For those of you concerned with the recent discussion over at the Tor Books website, I wanted to weigh in on the nondiscussion of the noncontroversy the postrational postmoderns were having with themselves, I assume in a safely padded room.
The fires of reform have let fall a spark upon wood which they perhaps find sadly dank, and the furious wind of words is attempting bravely to blow on an idea with no merit that arouses no interest in the reading public: and so far the idea has burst into no particular blaze.
Namely, the reform proposed is that readers should change their assumptions so that assuming the human race comes only in two sexes would no longer be the standard, default assumption. We should suffer a moment of surprise and worried shock if ever again we read a story where the human characters fall neatly either into male and female categories.
Whether this assumption matches reality or not has been ruled beyond discussion.
One assumes the motive for such social reform is benevolent, based on the idea that those among us who are neither male nor female cannot feel sympathy with any characters outside our own sex. Or, worse, perhaps the assumption here is that one ought not feel sympathy for sexes or races outside one’s own, but have only partisan loyalty to one’s own identity-group.
If so, it is not benevolent at all in its outcome, no matter the intent, for it is the philosophy of xenophobia. It is the attempt to make it normal to judge all other men solely by their unintentional outward accidents, and to ignore that inward soul and character which makes us all equal. It is the attempt to undo centuries of progress in the areas of civic equality and Christian charity in one blow, and turn us all back into squabbling tribes severed by mutual hatred.
Whether such an idea catches fire, we shall see. But I wanted to contribute my bucket of water to the attempt:
Dear postmodern reformers, you are ninety-four years out of date.
In the seminal work of wonder known to mortals as VOYAGE TO ARCTURUS by David Lindsay, an author in every way more imaginative than any writer (myself included) writing today, effortlessly disposed of this issue, and in a fashion not even Ursula K LeGuin’s striking and imaginative LEFT HAND OF DARKNESS could match.
The comparison is, of course, slightly unfair, as LeGuin was writing science fiction (elevating the standard set for the genre as she did so) whereas David Lindsay was writing theological or theosophical speculation, a visionary delirium not bound by normal conventions of genre, story-telling, or any mundane rules or tropes.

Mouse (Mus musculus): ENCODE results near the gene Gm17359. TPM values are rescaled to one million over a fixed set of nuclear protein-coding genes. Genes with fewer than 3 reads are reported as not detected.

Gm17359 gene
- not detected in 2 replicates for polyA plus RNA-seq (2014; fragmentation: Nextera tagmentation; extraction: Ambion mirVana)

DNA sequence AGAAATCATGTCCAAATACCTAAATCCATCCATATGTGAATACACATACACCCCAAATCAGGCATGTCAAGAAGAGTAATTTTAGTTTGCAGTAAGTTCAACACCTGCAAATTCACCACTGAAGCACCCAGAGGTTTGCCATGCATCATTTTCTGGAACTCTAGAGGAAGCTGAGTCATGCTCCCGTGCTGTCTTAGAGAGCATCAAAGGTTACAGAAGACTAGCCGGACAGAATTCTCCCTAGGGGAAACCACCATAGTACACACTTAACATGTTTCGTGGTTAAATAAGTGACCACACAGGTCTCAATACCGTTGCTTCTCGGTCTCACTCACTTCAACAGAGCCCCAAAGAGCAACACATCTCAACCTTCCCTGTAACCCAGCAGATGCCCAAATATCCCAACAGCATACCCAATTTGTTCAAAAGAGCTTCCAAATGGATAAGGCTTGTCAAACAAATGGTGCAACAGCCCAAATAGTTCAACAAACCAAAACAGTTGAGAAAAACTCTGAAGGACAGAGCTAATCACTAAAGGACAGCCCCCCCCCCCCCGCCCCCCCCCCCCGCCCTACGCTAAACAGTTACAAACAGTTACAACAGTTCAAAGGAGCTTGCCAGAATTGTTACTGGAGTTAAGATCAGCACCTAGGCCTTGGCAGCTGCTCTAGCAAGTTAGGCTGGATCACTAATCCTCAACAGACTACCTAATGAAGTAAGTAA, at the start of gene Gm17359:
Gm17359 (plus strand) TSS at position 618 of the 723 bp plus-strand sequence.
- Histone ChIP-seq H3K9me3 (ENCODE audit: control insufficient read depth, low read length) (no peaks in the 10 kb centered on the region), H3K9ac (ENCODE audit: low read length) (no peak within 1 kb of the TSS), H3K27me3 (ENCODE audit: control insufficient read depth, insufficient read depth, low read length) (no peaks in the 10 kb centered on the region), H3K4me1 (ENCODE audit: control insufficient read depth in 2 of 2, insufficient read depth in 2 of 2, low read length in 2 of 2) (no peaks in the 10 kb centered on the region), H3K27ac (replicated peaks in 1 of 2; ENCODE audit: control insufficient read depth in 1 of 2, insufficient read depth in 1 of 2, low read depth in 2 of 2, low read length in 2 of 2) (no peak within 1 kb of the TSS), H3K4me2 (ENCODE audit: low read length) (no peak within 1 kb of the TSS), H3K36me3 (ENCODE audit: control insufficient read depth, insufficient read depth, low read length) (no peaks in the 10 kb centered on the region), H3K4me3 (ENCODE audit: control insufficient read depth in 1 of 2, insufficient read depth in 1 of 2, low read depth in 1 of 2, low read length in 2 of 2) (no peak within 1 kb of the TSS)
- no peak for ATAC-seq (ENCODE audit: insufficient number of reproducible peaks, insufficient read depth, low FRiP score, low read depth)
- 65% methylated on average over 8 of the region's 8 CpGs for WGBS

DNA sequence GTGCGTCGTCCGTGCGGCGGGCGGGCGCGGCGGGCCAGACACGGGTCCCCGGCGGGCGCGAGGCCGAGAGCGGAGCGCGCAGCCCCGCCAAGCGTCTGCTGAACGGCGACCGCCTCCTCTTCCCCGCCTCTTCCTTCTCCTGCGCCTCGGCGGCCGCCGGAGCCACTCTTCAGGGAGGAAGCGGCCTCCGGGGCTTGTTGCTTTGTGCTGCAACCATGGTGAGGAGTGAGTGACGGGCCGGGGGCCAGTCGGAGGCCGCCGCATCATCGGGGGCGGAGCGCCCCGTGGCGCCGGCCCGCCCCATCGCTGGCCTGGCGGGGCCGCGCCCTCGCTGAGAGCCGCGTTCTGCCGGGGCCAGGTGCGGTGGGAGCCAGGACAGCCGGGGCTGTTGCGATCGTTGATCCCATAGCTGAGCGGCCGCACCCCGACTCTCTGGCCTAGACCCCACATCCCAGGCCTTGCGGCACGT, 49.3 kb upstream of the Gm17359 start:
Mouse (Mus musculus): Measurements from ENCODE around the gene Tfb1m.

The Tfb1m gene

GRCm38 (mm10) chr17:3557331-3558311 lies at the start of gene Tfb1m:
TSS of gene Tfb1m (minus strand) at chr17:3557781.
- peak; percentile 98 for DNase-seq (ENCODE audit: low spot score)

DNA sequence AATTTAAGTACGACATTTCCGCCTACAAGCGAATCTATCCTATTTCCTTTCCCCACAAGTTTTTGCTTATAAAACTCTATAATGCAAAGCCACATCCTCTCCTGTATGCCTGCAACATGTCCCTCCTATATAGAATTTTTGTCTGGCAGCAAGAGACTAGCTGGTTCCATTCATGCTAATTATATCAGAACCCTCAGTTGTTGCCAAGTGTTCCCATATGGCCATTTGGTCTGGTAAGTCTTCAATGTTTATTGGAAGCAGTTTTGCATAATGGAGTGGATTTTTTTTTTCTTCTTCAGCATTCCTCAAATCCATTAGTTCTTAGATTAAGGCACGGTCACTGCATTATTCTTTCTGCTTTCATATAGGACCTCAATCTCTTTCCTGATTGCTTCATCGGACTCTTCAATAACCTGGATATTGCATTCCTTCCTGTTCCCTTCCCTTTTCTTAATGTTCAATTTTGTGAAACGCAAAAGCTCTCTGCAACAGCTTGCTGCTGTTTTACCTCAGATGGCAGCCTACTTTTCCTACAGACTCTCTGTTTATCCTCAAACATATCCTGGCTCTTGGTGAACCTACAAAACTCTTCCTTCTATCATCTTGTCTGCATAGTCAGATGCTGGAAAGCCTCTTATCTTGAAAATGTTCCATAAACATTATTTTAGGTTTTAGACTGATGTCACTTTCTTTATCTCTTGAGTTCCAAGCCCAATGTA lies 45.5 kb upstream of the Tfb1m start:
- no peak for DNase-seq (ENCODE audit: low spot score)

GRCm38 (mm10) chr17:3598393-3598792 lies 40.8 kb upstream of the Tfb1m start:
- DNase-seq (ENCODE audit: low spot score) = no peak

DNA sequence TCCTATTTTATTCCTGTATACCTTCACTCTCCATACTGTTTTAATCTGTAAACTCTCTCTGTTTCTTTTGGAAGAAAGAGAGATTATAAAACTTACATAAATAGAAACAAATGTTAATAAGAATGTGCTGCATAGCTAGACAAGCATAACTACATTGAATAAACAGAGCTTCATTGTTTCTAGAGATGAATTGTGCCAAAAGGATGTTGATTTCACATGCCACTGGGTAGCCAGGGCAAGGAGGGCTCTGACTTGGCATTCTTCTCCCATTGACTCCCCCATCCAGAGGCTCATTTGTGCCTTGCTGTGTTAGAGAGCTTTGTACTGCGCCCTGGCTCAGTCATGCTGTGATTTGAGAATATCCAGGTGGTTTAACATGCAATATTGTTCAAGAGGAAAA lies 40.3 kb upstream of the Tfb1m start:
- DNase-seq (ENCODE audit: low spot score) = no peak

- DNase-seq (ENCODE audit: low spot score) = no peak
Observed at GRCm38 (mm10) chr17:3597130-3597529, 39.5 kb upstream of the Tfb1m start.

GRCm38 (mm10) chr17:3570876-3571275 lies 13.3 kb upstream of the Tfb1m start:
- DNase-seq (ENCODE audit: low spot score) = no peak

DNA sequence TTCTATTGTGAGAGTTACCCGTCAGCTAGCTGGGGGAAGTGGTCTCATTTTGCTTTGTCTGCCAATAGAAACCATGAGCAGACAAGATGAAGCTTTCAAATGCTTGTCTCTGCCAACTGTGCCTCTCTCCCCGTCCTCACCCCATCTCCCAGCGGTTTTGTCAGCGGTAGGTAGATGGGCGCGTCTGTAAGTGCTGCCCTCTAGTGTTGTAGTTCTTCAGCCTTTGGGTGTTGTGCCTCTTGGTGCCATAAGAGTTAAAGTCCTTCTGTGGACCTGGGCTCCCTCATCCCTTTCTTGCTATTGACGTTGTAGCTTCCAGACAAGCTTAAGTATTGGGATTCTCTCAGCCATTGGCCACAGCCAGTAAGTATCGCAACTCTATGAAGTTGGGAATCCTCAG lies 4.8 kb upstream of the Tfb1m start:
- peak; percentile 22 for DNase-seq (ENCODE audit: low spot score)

It is worth quoting at length. This is from Chapter 16, ‘Leehallfae’. The earthman Maskull has been carried by an impossible vessel across the abyss of space to the giant planet Tormance, sole companion of the binary star Arcturus, either to bring new fire to man like Prometheus, or to die, or both. Abandoned by his companions, and having suffered many strange mutations both of body and outlook, and having committed appalling murders, he travels alone across the wild lands seeking a glimpse of the second sun, Alppain, whose weird colors form a spectrum unknown on Earth and indescribable, but whose light banishes all illusions:
A voice called out to him from behind, and, turning around, he saw a human figure hastening toward him from some distance down the ravine. It looked more like a man than a woman. He was rather tall, but nimble, and was clothed in a dark, frocklike garment that reached from the neck to below the knees. Around his head was rolled a turban. Maskull waited for him, and when he was nearer went a little way to meet him.
Then he experienced another surprise, for this person, although clearly a human being, was neither man nor woman, nor anything between the two, but was unmistakably of a third positive sex, which was remarkable to behold and difficult to understand. In order to translate into words the sexual impression produced in Maskull’s mind by the stranger’s physical aspect, it is necessary to coin a new pronoun, for none in earthly use would be applicable. Instead of “he,” “she,” or “it,” therefore “ae” will be used.
He found himself incapable of grasping at first why the bodily peculiarities of this being should strike him as springing from sex, and not from race, and yet there was no doubt about the fact itself. Body, face, and eyes were absolutely neither male nor female, but something quite different. Just as one can distinguish a man from a woman at the first glance by some indefinable difference of expression and atmospheres altogether apart from the contour of the figure, so the stranger was separated in appearance from both. As with men and women, the whole person expressed a latent sensuality, which gave body and face alike their peculiar character…. Maskull decided that it was love – but what love – love for whom? Continue reading